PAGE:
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I'm currently developing a website that's getting fairly frequent javascript updates and have just started using mod_pagespeed in an effort to ensure that customers will always have the latest code.

The docs tell me doing this will clear my pagespeed cache and force clients to get my new javascript/css:

sudo touch /var/cache/pagespeed/cache.flush

I did a test by changing some javascript code, hitting refresh on my browser to verify that I was still seeing the old code (my cache expiration is set to one day), then restarting apache, and I can indeed see my new changes.

Can I trust that a restart will always be sufficient, and that a cache.flush is not needed, or do I need to run the flush command as well? I'm reading that a restart of apache is required to clear the memory cache, but not how the file cache and/or cache.flush fits in with that.

Update:

I pulled the pagespeed code, and if I'm understanding correctly, the cache.flush process updates a timestamp.

It looks like that's happening in RewriteOptions::UpdateCacheInvalidationTimestampMs here: http://modpagespeed.googlecode.com/svn/trunk/src/net/instaweb/rewriter/rewrite_options.cc

If I could figure out which timestamp this was updating, it seems like I could either check it/restart apache/check it again (to see if the timestamp changed) or deduce from the filename/location/who owns it somehow whether or not that's likely to happen.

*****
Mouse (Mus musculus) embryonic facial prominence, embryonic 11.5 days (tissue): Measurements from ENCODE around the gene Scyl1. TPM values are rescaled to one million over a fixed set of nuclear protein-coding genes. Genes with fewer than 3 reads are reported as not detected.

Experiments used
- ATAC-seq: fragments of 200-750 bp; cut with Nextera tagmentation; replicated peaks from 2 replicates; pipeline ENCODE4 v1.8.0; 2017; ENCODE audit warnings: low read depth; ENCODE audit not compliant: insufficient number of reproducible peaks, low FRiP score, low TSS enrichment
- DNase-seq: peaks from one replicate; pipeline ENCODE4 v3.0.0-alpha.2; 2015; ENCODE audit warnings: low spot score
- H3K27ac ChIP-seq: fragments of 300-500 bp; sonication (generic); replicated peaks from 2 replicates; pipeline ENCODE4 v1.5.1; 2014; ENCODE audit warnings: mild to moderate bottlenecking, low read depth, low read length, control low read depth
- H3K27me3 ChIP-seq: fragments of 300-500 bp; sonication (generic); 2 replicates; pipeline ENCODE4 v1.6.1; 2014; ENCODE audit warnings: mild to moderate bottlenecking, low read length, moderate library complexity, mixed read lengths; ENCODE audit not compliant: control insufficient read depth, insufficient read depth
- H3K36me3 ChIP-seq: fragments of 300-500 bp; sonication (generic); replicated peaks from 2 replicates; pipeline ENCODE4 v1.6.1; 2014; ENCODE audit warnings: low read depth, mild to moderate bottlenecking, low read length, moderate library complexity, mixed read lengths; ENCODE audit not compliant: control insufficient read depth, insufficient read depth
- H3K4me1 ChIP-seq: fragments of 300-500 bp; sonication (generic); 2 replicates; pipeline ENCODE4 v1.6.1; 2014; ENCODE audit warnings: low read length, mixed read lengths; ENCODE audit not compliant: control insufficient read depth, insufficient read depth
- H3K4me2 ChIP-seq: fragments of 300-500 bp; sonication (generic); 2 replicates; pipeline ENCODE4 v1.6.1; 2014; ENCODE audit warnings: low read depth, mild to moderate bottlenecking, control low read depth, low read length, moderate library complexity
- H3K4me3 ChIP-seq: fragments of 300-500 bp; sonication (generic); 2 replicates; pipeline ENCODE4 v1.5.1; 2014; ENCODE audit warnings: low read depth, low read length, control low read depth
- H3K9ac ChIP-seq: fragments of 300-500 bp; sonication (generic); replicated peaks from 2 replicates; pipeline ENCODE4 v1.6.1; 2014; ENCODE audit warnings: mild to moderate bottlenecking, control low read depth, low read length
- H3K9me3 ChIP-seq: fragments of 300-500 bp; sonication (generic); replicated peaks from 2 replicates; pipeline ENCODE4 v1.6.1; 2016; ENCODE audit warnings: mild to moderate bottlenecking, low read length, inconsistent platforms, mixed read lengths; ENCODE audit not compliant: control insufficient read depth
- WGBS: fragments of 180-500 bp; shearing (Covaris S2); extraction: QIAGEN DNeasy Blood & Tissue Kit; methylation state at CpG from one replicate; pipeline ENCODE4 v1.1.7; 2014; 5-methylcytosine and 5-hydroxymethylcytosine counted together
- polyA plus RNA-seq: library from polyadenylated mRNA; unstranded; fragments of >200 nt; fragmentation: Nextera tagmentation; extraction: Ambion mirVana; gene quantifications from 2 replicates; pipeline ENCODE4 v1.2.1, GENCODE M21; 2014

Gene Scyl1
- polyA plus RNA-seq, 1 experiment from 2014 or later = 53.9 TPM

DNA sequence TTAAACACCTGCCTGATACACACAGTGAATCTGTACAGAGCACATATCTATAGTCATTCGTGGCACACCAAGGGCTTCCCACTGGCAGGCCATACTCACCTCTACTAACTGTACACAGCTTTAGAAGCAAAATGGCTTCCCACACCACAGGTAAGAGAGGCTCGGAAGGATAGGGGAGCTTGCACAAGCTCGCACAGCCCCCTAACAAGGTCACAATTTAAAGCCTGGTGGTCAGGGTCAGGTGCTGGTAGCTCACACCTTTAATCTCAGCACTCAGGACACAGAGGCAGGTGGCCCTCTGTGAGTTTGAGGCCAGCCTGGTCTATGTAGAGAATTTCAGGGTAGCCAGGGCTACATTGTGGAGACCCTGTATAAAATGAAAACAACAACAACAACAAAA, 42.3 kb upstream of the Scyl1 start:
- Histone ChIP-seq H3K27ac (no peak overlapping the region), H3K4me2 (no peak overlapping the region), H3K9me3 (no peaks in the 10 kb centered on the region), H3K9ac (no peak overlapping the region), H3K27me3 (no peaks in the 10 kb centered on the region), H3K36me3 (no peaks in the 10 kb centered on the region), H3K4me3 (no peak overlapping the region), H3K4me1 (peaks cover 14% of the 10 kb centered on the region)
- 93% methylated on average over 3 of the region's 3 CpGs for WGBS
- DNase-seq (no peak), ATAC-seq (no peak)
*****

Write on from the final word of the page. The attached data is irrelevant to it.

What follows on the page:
Any more thoughts on this? Advice on how to figure out which timestamp is being updated? Other reasoning to make me feel better about either manually doing the extra flush command every time I update (when I'm already restarting apache for other reasons) or leaving it out?

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2 Answers 2

up vote 2 down vote accepted

No restart of Apache doesnt clear the pagespeed cache. You have to do it manually by using cache.flush.

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Thanks -- can you explain any further? Did I just get lucky when I did the restart and got updated code? See updates above. –  Ennael May 15 '13 at 16:02
    
Basically there are two types of caches generated in pagespeed. When you restarted the apache the memory cache must have got cleared. Where as file cache needs to be cleared manually. Restarting the apache doesnot clear file cache which might cause issues if any major changes are made by showing the old data. –  Aazim Parkar May 27 '13 at 12:13
    
Sounds reasonable -- thanks. –  Ennael May 31 '13 at 21:35

A restart of Apache should flush the cache.

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1  
Thanks -- can you point me to a doc/code/other info that I could supply as confirmation? –  Ennael May 13 '13 at 16:35
    
See updates above. –  Ennael May 15 '13 at 16:03

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